33. We are Family
||Discrimination, Family, Gender
||8 – 10 years
||8 – 30 children
|Type of activity
||Using pictures and drawings, children discuss different concepts and structures of ‘family’
||• To promote diversity and tolerance towards difference
• To make children think of different ways of being brought up and consider the definition of a family
• To address discrimination against children with ‘unusual’ family compositions
• To explore the link between family and human rights
||• Prepare a set of illustrations / photos representing different family schemes for each small group (e.g. single parent, classical scheme, same sex couples, patchwork families, adopted children, big families including many generations).
||• Copies of all pictures for each small group of children
- Introduce the activity by explaining that this activity explores the many different ways that we identify and live with the people we consider our family. Emphasize that not all children live in the same kinds of families.
- Ask each child to draw the family they live in (i.e. as opposed to family they may be separated from, wish they had, once had, etc.). Encourage them to include details about their family if they want to (e.g. name, age, sex of each person).
- Ask the children to discuss other types of families they know about. Let them then present their drawings about their own family.
- Together, brainstorm and list as many types of families as possible. Mention some that have not been spoken about already.
- Divide the children into small groups of 4 or 5 and give each group a copy of the illustrations / photos you prepared earlier. Ask each group to discuss what the main differences are or what is ‘unusual’ about each family. Ask the groups to discuss their own family pictures too, and whether they are similar or different to any of the pictures they have been given.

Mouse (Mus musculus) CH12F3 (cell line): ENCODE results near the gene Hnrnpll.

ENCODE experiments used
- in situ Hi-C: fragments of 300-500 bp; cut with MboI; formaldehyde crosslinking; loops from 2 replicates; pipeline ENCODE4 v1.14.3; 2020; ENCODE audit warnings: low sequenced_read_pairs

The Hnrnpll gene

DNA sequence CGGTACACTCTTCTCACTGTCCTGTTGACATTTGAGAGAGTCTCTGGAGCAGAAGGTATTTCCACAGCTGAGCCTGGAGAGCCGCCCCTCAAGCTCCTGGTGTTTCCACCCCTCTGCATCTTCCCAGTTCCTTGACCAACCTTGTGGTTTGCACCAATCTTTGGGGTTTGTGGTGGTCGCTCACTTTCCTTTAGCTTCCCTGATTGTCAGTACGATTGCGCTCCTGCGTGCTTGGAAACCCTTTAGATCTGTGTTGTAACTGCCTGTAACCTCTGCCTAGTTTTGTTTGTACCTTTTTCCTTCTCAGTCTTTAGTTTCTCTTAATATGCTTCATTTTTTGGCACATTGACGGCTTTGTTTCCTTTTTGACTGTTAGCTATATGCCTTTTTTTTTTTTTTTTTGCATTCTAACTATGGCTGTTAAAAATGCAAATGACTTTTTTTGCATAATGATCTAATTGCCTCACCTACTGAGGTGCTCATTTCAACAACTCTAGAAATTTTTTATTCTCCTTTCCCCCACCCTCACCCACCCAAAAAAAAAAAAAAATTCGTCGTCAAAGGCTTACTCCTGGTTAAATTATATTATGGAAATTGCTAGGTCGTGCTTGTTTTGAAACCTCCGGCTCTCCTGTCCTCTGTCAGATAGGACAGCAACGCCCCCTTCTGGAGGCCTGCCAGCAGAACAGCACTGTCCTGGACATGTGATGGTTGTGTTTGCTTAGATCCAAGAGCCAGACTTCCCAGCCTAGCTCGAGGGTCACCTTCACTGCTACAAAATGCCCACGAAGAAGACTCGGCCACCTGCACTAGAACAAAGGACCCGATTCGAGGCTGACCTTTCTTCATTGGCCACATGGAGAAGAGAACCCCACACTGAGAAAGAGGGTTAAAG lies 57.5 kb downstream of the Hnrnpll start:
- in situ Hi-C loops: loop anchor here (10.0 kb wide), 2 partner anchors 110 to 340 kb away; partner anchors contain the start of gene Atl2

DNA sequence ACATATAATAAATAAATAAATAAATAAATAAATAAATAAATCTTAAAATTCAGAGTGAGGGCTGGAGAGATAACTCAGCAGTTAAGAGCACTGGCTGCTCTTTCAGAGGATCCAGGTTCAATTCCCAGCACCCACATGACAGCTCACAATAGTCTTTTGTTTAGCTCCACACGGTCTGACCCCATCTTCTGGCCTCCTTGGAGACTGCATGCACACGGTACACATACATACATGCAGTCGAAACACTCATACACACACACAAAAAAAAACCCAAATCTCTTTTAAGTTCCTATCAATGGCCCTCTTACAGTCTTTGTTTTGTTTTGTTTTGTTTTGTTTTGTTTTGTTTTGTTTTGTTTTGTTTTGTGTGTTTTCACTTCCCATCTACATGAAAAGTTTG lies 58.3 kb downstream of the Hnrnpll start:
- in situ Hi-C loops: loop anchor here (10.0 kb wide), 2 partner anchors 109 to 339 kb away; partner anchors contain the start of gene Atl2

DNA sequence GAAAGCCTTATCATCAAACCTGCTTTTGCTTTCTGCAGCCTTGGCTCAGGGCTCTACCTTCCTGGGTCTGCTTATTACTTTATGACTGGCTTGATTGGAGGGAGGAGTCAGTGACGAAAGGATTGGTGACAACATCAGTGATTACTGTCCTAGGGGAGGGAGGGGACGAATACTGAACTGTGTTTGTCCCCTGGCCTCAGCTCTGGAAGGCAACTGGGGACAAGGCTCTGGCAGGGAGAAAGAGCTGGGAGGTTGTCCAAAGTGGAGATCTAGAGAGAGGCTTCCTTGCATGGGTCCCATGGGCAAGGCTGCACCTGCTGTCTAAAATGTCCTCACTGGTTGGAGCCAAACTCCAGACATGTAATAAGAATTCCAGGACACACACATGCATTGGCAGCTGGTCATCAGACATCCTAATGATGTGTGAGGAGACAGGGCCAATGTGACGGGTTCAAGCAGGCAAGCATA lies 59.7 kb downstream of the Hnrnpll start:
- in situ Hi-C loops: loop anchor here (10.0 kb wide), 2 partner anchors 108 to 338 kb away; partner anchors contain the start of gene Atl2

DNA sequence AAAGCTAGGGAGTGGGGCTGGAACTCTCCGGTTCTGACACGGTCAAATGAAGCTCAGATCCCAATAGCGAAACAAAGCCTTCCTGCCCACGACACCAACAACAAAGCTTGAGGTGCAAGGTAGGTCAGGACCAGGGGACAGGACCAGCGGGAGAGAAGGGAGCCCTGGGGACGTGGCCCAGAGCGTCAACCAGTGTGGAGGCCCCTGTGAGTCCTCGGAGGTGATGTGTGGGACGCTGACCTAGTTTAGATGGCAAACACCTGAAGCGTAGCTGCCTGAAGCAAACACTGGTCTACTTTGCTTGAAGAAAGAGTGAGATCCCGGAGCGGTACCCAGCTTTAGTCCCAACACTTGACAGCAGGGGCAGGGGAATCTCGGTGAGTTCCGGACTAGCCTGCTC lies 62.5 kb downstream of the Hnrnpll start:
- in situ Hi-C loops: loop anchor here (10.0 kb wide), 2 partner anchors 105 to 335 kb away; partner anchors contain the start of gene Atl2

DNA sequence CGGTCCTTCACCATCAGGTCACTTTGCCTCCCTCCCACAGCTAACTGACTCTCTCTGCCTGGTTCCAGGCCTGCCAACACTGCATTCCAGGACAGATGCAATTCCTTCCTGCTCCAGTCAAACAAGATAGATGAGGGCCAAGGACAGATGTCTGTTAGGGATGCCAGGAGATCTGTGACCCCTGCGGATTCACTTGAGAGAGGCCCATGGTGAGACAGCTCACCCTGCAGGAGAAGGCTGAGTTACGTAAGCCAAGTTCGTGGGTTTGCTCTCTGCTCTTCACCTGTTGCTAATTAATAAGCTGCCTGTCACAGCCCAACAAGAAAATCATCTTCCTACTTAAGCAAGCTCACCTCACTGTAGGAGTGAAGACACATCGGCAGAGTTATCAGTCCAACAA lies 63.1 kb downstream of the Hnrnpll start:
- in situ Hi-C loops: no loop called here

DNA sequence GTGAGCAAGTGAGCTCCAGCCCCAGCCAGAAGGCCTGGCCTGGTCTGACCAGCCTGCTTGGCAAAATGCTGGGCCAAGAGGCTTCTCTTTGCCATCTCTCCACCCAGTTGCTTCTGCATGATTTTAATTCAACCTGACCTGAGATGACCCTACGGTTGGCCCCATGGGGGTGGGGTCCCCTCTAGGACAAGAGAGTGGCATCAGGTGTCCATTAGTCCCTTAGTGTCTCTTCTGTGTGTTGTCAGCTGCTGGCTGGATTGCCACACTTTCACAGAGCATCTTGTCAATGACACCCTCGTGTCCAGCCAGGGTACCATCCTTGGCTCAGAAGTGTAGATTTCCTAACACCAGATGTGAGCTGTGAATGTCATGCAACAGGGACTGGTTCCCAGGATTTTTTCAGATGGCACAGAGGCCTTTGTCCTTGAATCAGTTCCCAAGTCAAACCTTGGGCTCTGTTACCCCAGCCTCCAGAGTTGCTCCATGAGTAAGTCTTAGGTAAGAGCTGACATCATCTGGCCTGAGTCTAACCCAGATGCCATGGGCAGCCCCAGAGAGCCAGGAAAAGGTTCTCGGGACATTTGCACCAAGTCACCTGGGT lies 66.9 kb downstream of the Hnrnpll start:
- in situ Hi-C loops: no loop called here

Debriefing and evaluation
- Debrief the activity by asking questions such as these:
Relate the activity to human rights by asking questions such as these:
- What happened in this activity?
- How easy or difficult was it to draw and present your family?
- Were you surprised by other children’s drawings? Why?
- Were you surprised by any of the other pictures of families? Why?
- What did you learn about families?
- How do you think children feel when their family is ‘different’?
- How could you support those children?
- Do all children have the right to live in a family?
- Is living in a family important? Why or why not?
- Which children perhaps do not live in a family? Where do they live?
- Who ensures that all rights of these children are respected?
- Do you know any children like this? How can you support these children?
Suggestions for follow-up
- The activity ‘Who Should Decide?’, p. 198, addresses questions about how families live together and make decisions.
- Several activities also deal with stereotyped expectations: ‘Picture Games’, p. 130; ‘Who’s behind me?’, p. 195; ‘World Summer Camp’, p. 205.
Ideas for action
- Set up a series of visits to a local orphanage or social care home and create discussion or friendship groups with the children there.
- If there are any ‘Adopt a grandparent’ or ‘Adopt a parent’ initiatives in the local community, some children in the group may like to get involved in their activities.
- Some children may like to start their own ‘Adopt a brother or sister’ initiative, which can be introduced in a local school or community.
Tips for the facilitator
- Make sure that the children feel comfortable and will not be teased for presenting family styles that are unusual or different. Throughout the exercise, emphasize tolerance, feelings and values which are related to what makes a family.
- It is important to know the family situations of the children in your group and to adapt the activity so as not to embarrass or make any of the children feel uncomfortable about their situation.
- Before running this exercise, read the background information on Family and Alternative Care, p.240. You can also find ideas here on different types of families or family structures that may be useful for this activity.
To shorten this activity, consider running it without using additional pictures of families. When dividing the children into smaller groups, you can ask them simply to discuss and reflect on their own family drawings without introducing any new ones. However, it remains important to discuss or refer to other types of families that may not be present in the group.